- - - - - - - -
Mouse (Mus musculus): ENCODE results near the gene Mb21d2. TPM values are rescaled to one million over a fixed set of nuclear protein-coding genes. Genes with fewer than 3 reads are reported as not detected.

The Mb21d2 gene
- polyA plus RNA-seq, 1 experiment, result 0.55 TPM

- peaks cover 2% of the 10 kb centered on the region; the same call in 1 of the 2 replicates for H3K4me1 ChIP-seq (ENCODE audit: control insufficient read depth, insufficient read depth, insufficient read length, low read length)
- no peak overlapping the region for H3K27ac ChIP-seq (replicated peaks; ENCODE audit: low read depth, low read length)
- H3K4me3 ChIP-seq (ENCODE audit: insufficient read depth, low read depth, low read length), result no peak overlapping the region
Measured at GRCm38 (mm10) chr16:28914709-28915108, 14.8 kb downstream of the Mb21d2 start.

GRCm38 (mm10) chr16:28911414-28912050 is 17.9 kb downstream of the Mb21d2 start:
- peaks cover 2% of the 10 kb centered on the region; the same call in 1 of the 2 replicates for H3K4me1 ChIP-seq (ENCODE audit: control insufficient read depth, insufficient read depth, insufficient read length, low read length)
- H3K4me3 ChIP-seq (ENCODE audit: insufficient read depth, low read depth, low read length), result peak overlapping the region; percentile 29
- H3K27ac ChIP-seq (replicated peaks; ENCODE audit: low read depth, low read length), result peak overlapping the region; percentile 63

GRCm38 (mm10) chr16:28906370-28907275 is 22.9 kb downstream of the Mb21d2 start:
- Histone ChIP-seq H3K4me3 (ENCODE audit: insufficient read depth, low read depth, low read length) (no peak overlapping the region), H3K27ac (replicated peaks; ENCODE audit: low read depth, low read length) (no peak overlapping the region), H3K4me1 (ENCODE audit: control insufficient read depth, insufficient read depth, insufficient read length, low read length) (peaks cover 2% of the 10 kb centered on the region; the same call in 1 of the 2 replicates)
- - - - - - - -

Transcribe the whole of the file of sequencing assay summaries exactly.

Mouse (Mus musculus): ENCODE results near the gene Mb21d2. TPM values are rescaled to one million over a fixed set of nuclear protein-coding genes. Genes with fewer than 3 reads are reported as not detected.

The Mb21d2 gene
- polyA plus RNA-seq, 1 experiment, result 0.55 TPM

- peaks cover 2% of the 10 kb centered on the region; the same call in 1 of the 2 replicates for H3K4me1 ChIP-seq (ENCODE audit: control insufficient read depth, insufficient read depth, insufficient read length, low read length)
- no peak overlapping the region for H3K27ac ChIP-seq (replicated peaks; ENCODE audit: low read depth, low read length)
- H3K4me3 ChIP-seq (ENCODE audit: insufficient read depth, low read depth, low read length), result no peak overlapping the region
Measured at GRCm38 (mm10) chr16:28914709-28915108, 14.8 kb downstream of the Mb21d2 start.

GRCm38 (mm10) chr16:28911414-28912050 is 17.9 kb downstream of the Mb21d2 start:
- peaks cover 2% of the 10 kb centered on the region; the same call in 1 of the 2 replicates for H3K4me1 ChIP-seq (ENCODE audit: control insufficient read depth, insufficient read depth, insufficient read length, low read length)
- H3K4me3 ChIP-seq (ENCODE audit: insufficient read depth, low read depth, low read length), result peak overlapping the region; percentile 29
- H3K27ac ChIP-seq (replicated peaks; ENCODE audit: low read depth, low read length), result peak overlapping the region; percentile 63

GRCm38 (mm10) chr16:28906370-28907275 is 22.9 kb downstream of the Mb21d2 start:
- Histone ChIP-seq H3K4me3 (ENCODE audit: insufficient read depth, low read depth, low read length) (no peak overlapping the region), H3K27ac (replicated peaks; ENCODE audit: low read depth, low read length) (no peak overlapping the region), H3K4me1 (ENCODE audit: control insufficient read depth, insufficient read depth, insufficient read length, low read length) (peaks cover 2% of the 10 kb centered on the region; the same call in 1 of the 2 replicates)